In response to physiological demand, the pituitary gland generates new hormone-secreting cells from committed progenitor cells throughout life. It remains unclear to what extent pituitary stem cells (PSCs), which uniquely express SOX2, contribute to pituitary growth and renewal. Moreover, neither the signals that drive proliferation nor their sources have been elucidated. We have used genetic approaches in the mouse, showing that the WNT pathway is essential for proliferation of all lineages in the gland. We reveal that SOX2+ stem cells are a key source of WNT ligands. By blocking secretion of WNTs from SOX2+ PSCs in vivo, we demonstrate that proliferation of neighbouring committed progenitor cells declines, demonstrating that progenitor multiplication depends on the paracrine WNT secretion from SOX2+ PSCs. Our results indicate that stem cells can hold additional roles in tissue expansion and homeostasis, acting as paracrine signalling centres to coordinate the proliferation of neighbouring cells.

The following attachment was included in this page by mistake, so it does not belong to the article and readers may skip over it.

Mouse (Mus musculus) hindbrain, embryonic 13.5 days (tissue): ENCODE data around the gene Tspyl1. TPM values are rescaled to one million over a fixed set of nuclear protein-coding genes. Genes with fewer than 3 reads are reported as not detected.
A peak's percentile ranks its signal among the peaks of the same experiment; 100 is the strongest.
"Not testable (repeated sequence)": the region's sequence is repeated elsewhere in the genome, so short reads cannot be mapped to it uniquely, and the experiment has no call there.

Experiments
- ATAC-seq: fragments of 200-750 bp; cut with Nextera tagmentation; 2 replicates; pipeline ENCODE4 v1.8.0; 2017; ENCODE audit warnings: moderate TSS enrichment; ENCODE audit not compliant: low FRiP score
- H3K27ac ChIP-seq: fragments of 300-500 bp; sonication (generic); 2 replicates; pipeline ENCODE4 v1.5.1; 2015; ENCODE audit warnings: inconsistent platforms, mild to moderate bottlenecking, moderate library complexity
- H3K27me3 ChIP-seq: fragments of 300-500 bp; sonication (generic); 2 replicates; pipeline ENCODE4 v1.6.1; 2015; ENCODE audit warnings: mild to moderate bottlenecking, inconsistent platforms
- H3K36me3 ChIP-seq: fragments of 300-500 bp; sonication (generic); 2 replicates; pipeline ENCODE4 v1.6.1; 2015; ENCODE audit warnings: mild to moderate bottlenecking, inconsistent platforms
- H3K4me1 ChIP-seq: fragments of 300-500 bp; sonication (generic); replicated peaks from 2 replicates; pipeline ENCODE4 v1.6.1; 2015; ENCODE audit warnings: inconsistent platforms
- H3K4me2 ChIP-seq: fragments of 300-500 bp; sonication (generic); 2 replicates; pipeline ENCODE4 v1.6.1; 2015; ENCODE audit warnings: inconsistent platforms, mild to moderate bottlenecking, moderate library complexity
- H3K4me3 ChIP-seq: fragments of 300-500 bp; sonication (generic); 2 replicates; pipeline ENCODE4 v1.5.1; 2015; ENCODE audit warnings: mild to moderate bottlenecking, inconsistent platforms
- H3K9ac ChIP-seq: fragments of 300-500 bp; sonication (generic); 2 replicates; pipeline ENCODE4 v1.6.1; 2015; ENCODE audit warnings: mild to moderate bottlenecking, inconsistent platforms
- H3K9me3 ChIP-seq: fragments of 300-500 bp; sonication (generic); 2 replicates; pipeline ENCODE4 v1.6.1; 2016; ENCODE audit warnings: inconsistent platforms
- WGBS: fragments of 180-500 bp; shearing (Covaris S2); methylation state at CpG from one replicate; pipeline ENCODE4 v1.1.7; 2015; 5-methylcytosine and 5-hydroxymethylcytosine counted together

Original languageEnglish
Article numbere59142
Pages (from-to)1-23
Number of pages23
Publication statusPublished - 5 Jan 2021


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